I stretched and rubbed and tried a weird walk run thing but the pain was so intense I stopped and tried to stretch and rub again. After another failed attempt I sat in the gutter and cried. Not the silent tears from earlier but ugly crying face sobs. I cried because of the physical pain. I cried because six months hard work and sacrifice was unravelling, but most of all I cried because 12 year old me was right. Sport isn’t my thing. I am not a runner. I am a fraud.
Then I remembered the pictures my girls had drawn of us running together. I remembered how my heart swelled when my 6 year old wrote ‘running’ on a school assignment that asked ‘what my mum is good at’. I remembered training with my 8 year old and my pride when she came second at her school cross country and seventh at zones. I remembered her determination when we did a 5km event together and although she had a stitch she kept running and achieved her goal of breaking 30 minutes.
I thought about them waiting with my husband at the finish line. I thought about my friend who trained so hard with me and who, despite injury, had come to cheer me on. I thought about every time I tied my shoelaces and went on a training run. I thought about all the amazing memories and friendships running had given to me over the last 6 months.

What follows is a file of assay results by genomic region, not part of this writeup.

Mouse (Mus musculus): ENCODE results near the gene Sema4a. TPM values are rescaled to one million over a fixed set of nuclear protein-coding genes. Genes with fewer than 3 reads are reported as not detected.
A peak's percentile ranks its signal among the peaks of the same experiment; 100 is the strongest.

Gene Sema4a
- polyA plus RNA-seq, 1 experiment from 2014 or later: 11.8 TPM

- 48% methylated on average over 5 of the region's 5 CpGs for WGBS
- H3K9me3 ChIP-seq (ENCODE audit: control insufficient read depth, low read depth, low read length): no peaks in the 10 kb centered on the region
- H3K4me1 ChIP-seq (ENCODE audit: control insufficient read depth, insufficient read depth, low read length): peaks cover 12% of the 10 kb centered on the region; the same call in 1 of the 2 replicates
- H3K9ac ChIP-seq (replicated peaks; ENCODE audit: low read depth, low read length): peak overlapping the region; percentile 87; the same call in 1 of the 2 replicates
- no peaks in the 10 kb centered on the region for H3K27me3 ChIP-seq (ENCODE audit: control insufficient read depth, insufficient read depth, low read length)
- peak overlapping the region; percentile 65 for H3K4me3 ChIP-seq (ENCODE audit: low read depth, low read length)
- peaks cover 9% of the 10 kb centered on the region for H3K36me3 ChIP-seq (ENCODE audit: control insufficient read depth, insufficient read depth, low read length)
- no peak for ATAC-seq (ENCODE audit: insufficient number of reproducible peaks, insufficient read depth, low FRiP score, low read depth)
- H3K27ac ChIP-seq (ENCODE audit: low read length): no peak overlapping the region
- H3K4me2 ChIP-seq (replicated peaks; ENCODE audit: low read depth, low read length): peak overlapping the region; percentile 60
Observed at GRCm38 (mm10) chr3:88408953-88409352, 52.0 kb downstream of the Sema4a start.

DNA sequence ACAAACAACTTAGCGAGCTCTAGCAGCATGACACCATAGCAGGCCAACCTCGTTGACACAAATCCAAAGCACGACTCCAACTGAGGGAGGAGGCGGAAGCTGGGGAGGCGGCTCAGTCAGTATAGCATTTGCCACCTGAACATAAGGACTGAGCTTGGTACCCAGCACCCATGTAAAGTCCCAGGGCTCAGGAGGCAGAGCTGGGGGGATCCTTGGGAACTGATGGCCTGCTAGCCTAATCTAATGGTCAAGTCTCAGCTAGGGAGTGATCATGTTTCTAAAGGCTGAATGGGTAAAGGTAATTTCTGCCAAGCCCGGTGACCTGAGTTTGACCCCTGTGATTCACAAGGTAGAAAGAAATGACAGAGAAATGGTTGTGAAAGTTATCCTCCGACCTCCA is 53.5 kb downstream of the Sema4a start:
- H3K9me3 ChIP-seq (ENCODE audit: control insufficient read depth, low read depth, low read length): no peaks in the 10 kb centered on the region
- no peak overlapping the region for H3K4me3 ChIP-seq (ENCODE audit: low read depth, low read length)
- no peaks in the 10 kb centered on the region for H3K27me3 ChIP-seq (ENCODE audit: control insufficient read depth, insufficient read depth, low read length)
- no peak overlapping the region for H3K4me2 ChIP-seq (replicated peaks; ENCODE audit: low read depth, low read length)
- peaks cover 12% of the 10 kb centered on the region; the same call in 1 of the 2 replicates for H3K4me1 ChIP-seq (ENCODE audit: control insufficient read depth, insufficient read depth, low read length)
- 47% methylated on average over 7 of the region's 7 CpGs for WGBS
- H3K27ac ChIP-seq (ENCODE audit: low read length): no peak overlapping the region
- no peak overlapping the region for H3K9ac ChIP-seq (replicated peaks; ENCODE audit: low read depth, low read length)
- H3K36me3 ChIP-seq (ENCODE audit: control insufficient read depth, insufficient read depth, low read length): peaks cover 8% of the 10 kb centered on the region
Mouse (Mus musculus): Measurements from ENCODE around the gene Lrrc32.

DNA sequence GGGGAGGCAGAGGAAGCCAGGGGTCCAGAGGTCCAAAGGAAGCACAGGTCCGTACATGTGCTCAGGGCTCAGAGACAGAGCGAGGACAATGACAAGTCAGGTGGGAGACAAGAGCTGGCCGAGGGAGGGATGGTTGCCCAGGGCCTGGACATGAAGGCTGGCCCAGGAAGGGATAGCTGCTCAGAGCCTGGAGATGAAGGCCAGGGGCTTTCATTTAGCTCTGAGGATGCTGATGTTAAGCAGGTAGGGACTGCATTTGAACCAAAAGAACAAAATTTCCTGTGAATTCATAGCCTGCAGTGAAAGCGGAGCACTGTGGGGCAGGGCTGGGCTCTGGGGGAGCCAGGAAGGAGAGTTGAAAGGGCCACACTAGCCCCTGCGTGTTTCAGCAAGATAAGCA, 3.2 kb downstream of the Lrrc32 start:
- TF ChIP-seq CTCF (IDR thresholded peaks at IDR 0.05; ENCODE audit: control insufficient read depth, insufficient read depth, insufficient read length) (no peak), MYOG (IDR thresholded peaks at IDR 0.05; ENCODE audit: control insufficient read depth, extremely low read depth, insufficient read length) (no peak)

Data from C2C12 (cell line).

I realised I AM a runner.
So, I got up and I ran. Those last 5kms were the fastest of my race, and despite my ‘moment in the gutter’ I finished in a net time of 2 hours 15 minutes and 29 seconds. It wasn’t pretty, it wasn’t fast and my race didn’t go according to plan but I found it within me to finish what I started.
When I talk about running from now on (which, let’s admit we all do a lot of) I will try not to say– ‘I’m not a runner but I’m training for a half marathon’.
I am a runner. I am a half marathoner.